The tests proved the doctor right. Hypoglycaemia occurs due to excess insulin in the blood. It causes the heart to race, produces anxiety attacks and could even lead to permanent brain damage. Goodbye to strawberry soufflé. Sharon put Hemant on a protein rich diet and banned colas, canned juices, dried fruit, potatoes, corn, bananas, rice, pasta, honey and all desserts. No hakka noodles, no pasta. No more beer at the pub. Initially Hemant tripped out, but one day he woke up fresher than he had felt in over a year. He started dropping weight. The aches and pains reduced and Sharon went shopping for smaller sizes for Hemant—what he used to wear when they first met in, ironically in a cake shop. His diet included lots of vegetables, meats and some complex carbohydrates like peas, beans and grain. Sharon gave Hemant just one slice of an apple or four peels of oranges every four hours. Mixed nuts and cheese found a regular place in her recipes. Hemant admits the sugar cravings haven’t gone, and it needs an iron will to pass the bakery without flinching. But he is holding on.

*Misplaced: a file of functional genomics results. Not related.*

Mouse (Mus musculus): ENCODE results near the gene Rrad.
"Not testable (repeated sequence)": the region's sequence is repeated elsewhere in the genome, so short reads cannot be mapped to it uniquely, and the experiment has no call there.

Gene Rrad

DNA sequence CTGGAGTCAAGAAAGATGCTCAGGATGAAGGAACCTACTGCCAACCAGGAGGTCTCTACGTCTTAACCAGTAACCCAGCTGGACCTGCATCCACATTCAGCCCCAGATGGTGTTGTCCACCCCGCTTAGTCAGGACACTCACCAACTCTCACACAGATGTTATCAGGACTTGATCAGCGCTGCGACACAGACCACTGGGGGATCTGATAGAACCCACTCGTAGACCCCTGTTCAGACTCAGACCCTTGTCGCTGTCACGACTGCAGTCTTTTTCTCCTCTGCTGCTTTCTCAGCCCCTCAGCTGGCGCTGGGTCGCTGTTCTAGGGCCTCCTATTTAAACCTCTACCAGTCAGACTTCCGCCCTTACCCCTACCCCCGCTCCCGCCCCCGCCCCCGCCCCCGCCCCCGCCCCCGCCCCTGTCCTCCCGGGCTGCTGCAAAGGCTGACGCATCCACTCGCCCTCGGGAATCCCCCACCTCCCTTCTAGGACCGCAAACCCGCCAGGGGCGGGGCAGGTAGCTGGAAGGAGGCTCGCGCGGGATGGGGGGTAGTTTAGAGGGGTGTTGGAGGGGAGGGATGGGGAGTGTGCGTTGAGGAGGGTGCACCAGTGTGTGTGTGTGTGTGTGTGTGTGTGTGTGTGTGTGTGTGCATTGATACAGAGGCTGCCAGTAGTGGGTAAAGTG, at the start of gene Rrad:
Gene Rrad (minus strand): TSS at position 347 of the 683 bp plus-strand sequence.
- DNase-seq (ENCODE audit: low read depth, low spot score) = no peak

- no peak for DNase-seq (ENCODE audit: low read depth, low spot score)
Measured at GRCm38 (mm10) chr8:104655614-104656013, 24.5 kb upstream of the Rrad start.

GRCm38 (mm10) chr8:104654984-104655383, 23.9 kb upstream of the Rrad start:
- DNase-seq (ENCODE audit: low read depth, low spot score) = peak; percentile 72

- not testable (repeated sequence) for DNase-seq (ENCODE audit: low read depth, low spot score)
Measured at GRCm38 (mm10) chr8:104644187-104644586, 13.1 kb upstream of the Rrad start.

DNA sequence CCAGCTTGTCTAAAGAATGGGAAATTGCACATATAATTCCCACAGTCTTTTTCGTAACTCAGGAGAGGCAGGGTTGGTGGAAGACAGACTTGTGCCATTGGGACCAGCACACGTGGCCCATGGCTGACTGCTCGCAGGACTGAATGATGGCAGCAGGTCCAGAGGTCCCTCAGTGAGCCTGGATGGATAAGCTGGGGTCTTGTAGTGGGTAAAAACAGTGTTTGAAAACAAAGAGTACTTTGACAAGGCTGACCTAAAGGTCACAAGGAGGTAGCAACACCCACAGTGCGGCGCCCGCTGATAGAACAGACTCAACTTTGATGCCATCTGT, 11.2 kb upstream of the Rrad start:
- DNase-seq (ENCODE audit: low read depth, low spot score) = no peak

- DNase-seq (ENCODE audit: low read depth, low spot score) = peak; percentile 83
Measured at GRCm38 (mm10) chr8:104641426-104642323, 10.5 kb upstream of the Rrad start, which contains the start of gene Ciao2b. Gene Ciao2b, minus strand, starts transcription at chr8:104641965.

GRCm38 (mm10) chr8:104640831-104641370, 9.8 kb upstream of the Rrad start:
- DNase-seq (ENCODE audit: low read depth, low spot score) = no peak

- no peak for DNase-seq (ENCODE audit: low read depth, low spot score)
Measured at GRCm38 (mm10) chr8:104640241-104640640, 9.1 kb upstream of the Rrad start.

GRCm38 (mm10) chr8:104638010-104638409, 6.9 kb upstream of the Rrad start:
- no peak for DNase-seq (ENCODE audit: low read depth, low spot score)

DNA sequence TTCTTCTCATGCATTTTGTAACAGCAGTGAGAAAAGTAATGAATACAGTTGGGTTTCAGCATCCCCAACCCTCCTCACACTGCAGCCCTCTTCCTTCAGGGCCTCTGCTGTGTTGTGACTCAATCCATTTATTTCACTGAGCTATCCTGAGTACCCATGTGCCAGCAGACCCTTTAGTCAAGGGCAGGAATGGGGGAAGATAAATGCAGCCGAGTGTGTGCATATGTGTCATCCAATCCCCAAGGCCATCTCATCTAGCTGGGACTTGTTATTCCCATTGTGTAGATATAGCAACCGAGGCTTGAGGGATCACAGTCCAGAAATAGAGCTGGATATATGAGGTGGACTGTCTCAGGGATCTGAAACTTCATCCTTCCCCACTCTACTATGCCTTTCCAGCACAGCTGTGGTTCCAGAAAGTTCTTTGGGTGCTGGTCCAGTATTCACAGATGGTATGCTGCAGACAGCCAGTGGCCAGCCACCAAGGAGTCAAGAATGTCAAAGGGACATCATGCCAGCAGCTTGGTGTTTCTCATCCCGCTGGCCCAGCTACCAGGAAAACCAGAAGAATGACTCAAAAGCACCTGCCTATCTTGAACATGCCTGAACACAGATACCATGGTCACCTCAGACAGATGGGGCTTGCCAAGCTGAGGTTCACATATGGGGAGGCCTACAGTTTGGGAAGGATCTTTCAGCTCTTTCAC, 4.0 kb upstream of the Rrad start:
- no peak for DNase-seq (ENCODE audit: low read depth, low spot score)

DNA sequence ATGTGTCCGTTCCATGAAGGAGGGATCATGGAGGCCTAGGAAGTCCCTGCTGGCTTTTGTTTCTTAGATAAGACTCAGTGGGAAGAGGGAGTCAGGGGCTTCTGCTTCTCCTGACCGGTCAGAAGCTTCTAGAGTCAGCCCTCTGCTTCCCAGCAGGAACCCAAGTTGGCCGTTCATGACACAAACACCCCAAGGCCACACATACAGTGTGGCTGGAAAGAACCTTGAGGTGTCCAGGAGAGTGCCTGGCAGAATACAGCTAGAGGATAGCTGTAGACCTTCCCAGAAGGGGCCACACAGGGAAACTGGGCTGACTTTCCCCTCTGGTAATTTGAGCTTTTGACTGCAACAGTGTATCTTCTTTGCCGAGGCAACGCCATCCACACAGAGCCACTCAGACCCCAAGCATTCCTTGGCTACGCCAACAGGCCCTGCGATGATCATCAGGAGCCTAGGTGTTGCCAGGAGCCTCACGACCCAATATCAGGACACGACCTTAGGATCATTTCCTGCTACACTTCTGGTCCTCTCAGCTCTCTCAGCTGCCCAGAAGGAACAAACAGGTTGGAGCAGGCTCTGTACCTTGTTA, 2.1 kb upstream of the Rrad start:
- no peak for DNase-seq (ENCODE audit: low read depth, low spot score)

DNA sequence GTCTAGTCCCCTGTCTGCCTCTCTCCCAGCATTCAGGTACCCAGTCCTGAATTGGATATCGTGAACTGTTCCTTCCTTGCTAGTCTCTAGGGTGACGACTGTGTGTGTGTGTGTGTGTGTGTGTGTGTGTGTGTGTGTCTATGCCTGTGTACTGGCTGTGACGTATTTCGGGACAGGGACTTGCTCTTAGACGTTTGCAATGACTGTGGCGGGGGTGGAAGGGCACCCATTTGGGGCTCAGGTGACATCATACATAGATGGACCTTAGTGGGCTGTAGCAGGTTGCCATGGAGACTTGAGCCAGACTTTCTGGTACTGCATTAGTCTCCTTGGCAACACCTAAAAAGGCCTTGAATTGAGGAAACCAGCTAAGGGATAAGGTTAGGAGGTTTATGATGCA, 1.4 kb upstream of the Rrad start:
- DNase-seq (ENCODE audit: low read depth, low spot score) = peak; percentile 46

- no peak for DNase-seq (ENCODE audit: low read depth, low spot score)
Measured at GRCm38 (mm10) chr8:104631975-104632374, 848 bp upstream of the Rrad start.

Sugar is sucrose, a molecule composed of 12 atoms of carbon, 22 atoms of hydrogen, and 11 atoms of oxygen. Like all compounds made from these three elements, sugar is a carbohydrate. It’s found in most plants, but especially in sugarcane and beets. India, with 67 million confirmed diabetics and 30 million pre-diabetics, is the world’s biggest sugar guzzler. In a culture where sweets are an important part of any social occasion, the consumption of processed food like colas, chips and chocolates are going vertical yearly. The advent of fast foods and processed items haven’t helped. Pickles, chutneys, sauces and salty snacks contain indecent amounts of sugar. The Indian’s fondness for endless cups of tea has not diminished in spite of the advent of herbal teas, as the per capita consumption of sugar has risen from five per cent of global production to 13 per cent this decade. According to an IMACS report, this is growing at 2-3 per cent per annum. We consume one-third more sugar than entire Europe and 60 per cent more than China. Our yearly sugar intake is around 23 million tonnes. Punjab and Haryana are the largest consumers while Karnataka, at 23. 3 kilos per person, comes last. A Diabetes Foundation study in seven major metros found that 24 per cent of schoolchildren were overweight or obese, with the numbers highest in private schools. Fifty-three per cent ate chips at least once a week; 20 per cent munched on fries; 15 per cent gorged on pizzas and 36 per cent guzzled colas. India’s estimated `60 crore artificial sweetener industry is growing at 20 per cent annually. The government allows the use of artificial sweeteners in around 25 food items that include carbonated water, soft drink concentrate, sugary and sugar free confectionery, chewing gums, biscuits, breads, cakes, pastries and some sweets. Seventy to 80 per cent of the average Indian’s dietary energy comes from carbohydrates including sugars. These calories from sugar are termed ‘hollow calories’ as they lack proteins, vitamins and minerals. “For a healthy diet, reduce or ideally replace refined carbohydrates like sugar with whole grains and fibre,” advises Dr B B Gupta who treats an average of three diabetes patients a week at his Safdarjung clinic in New Delhi.